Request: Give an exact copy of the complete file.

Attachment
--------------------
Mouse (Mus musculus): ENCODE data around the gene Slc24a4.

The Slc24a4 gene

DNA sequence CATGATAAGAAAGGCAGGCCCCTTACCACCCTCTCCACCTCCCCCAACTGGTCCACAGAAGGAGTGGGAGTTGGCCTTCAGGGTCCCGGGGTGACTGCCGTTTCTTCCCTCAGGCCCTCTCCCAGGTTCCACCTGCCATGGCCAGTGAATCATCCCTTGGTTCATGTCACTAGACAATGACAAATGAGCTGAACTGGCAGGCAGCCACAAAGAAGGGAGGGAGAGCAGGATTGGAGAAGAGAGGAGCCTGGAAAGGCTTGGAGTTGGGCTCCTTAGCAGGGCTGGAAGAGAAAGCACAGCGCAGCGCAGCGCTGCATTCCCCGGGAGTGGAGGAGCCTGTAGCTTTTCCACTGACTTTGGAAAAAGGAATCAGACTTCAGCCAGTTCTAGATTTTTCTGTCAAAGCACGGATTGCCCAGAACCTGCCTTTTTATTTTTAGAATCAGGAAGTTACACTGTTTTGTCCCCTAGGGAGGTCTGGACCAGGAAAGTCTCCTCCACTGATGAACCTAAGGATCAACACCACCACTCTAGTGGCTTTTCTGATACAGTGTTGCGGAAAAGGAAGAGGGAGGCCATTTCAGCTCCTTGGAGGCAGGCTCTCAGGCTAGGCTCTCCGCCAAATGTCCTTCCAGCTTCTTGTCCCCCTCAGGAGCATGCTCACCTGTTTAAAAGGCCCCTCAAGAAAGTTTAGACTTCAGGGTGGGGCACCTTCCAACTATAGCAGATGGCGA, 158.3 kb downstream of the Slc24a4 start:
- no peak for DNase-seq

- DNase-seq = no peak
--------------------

Mouse (Mus musculus): ENCODE data around the gene Slc24a4.

The Slc24a4 gene

DNA sequence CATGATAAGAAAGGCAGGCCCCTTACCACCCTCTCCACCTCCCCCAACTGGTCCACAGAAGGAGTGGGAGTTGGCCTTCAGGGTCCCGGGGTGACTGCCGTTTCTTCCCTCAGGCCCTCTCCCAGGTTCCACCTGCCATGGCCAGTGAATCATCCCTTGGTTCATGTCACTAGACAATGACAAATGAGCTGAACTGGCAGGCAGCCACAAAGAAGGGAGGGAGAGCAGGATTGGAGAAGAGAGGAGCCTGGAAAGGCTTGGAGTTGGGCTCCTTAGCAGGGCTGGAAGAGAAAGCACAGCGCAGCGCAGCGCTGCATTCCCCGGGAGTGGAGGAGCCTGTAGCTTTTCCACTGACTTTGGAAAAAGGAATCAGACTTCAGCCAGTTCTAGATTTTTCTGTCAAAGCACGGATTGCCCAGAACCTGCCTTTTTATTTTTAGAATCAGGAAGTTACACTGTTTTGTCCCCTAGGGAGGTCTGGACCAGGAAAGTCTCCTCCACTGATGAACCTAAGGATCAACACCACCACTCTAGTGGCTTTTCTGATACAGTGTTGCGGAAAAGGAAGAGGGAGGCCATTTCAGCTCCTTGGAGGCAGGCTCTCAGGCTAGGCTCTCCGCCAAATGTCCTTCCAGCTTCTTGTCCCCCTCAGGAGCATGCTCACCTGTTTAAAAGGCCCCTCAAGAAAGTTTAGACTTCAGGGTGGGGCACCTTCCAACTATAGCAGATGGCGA, 158.3 kb downstream of the Slc24a4 start:
- no peak for DNase-seq

- DNase-seq = no peak